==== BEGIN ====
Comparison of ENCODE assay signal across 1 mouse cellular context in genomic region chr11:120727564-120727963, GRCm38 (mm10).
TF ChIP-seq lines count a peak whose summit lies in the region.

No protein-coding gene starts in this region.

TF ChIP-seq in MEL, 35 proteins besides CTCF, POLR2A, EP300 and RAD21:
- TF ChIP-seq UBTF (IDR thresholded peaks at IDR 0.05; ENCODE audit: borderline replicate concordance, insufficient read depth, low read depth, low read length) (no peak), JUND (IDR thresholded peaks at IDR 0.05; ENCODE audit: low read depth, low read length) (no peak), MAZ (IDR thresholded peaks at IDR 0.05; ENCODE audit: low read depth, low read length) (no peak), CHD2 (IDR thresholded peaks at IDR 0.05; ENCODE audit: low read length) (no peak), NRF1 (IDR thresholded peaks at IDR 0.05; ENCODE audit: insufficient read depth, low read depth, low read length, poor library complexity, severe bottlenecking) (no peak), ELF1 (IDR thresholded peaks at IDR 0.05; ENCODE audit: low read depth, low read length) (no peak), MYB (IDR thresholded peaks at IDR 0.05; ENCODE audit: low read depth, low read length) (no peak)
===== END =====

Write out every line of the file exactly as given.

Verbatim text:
Comparison of ENCODE assay signal across 1 mouse cellular context in genomic region chr11:120727564-120727963, GRCm38 (mm10).
TF ChIP-seq lines count a peak whose summit lies in the region.

No protein-coding gene starts in this region.

TF ChIP-seq in MEL, 35 proteins besides CTCF, POLR2A, EP300 and RAD21:
- TF ChIP-seq UBTF (IDR thresholded peaks at IDR 0.05; ENCODE audit: borderline replicate concordance, insufficient read depth, low read depth, low read length) (no peak), JUND (IDR thresholded peaks at IDR 0.05; ENCODE audit: low read depth, low read length) (no peak), MAZ (IDR thresholded peaks at IDR 0.05; ENCODE audit: low read depth, low read length) (no peak), CHD2 (IDR thresholded peaks at IDR 0.05; ENCODE audit: low read length) (no peak), NRF1 (IDR thresholded peaks at IDR 0.05; ENCODE audit: insufficient read depth, low read depth, low read length, poor library complexity, severe bottlenecking) (no peak), ELF1 (IDR thresholded peaks at IDR 0.05; ENCODE audit: low read depth, low read length) (no peak), MYB (IDR thresholded peaks at IDR 0.05; ENCODE audit: low read depth, low read length) (no peak)